Be Our Guest

Also see:
French Connections by Marc Herman
The Atlantic, October 2010

Among the things European socialism does better than American capitalism is concoct ways to save dying farm towns. Our host that night, Stef, had left a stressful job as an arbitrage trader in Paris and taken a government grant to rebuild the gorgeous farmhouse where we were to sleep. The French gîte system began in the '50s but took off in the '80s. Agricultural life had changed. Rural districts were finding it hard to keep young people down on the farm, indeed, once they'd seen Paris. At the same time, the old barns became attractive to foreigners dreaming of their own year in Provence.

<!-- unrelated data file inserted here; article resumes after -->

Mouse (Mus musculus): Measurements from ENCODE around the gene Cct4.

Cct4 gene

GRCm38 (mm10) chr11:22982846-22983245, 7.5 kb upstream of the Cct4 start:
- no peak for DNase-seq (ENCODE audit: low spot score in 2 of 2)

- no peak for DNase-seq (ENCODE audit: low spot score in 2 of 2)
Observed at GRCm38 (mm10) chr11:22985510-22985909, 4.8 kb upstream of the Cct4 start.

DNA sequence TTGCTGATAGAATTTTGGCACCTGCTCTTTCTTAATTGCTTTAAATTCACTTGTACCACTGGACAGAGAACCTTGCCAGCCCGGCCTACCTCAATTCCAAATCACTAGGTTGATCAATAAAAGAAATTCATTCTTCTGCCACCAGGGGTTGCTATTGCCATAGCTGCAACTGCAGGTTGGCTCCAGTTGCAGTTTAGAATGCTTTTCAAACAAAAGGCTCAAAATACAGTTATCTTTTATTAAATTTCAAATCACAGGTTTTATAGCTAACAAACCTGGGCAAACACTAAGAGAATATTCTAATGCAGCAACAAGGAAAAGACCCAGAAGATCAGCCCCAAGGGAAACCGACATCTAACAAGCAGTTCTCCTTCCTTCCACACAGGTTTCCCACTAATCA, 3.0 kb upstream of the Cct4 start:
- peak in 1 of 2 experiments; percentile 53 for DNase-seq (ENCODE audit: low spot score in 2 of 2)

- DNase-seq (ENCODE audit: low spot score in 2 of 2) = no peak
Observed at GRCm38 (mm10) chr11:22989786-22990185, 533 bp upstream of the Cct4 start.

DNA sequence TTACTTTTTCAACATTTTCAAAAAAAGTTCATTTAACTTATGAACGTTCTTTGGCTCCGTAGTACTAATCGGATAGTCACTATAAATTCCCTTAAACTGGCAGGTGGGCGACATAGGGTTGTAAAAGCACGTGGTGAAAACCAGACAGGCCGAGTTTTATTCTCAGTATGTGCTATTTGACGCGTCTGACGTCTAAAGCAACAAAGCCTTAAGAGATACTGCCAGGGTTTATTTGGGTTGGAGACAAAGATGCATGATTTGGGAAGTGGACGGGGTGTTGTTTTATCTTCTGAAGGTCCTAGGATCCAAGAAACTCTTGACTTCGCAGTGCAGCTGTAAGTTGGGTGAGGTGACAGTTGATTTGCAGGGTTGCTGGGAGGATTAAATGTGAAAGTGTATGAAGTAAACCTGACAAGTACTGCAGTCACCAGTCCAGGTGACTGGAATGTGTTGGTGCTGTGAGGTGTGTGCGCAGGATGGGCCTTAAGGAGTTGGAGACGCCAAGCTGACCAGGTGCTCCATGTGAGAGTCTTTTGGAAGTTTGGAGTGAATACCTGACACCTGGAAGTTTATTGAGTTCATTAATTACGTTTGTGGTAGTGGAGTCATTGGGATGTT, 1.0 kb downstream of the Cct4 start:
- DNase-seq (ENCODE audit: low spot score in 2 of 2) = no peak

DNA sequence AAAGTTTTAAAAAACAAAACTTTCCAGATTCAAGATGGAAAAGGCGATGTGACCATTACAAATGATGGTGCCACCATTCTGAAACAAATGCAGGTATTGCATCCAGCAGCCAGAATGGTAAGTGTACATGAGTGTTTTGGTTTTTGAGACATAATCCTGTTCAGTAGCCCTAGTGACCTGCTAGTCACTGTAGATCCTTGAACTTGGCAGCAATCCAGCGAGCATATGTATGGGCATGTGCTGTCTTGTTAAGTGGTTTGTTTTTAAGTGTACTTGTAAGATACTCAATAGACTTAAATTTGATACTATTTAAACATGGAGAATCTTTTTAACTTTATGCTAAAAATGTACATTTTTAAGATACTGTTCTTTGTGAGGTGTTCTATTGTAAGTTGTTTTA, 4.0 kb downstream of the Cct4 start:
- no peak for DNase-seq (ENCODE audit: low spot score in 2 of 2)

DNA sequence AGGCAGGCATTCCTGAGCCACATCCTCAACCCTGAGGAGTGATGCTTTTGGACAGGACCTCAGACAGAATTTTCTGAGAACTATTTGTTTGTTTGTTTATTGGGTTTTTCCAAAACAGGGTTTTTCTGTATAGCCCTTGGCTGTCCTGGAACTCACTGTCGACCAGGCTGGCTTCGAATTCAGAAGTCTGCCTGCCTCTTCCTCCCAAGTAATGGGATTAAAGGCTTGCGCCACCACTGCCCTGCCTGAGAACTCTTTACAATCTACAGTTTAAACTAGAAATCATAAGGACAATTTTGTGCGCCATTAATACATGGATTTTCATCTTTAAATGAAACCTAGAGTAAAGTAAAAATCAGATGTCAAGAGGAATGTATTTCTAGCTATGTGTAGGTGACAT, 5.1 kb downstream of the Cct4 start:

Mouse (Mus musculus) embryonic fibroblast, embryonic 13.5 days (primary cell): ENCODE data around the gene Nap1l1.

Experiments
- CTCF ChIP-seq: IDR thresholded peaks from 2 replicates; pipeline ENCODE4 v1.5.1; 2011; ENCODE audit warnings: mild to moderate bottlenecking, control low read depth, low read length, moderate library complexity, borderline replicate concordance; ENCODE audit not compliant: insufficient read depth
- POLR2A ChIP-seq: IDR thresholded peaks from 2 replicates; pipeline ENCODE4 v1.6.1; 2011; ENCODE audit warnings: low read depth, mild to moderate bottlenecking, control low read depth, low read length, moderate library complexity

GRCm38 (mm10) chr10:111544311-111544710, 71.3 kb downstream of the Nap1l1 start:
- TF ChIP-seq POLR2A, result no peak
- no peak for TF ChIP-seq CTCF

Jennie Rothenberg Gritz is a senior editor at The Atlantic, where she edits digital features.

The Horrors of Rat Hole Mining

"The river was our source of water. Now, the people won't touch it. They are repulsed by it."

Join the Discussion

After you comment, click Post. If you’re not already logged in you will be asked to log in or register with Disqus.

Please note that The Atlantic's account system is separate from our commenting system. To log in or register with The Atlantic, use the Sign In button at the top of every page.

blog comments powered by Disqus

Video

The Horrors of Rat Hole Mining

"The river was our source of water. Now, the people won't touch it."

Video

What's Your Favorite Slang Word?

From "swag" to "on fleek," tweens choose.

Video

Cryotherapy's Dubious Appeal

James Hamblin tries a questionable medical treatment.

Video

Confessions of Moms Around the World

In Europe, mothers get maternity leave, discounted daycare, and flexible working hours.

Video

How Do Trees Know When It's Spring?

The science behind beautiful seasonal blooming

More in Video

Just In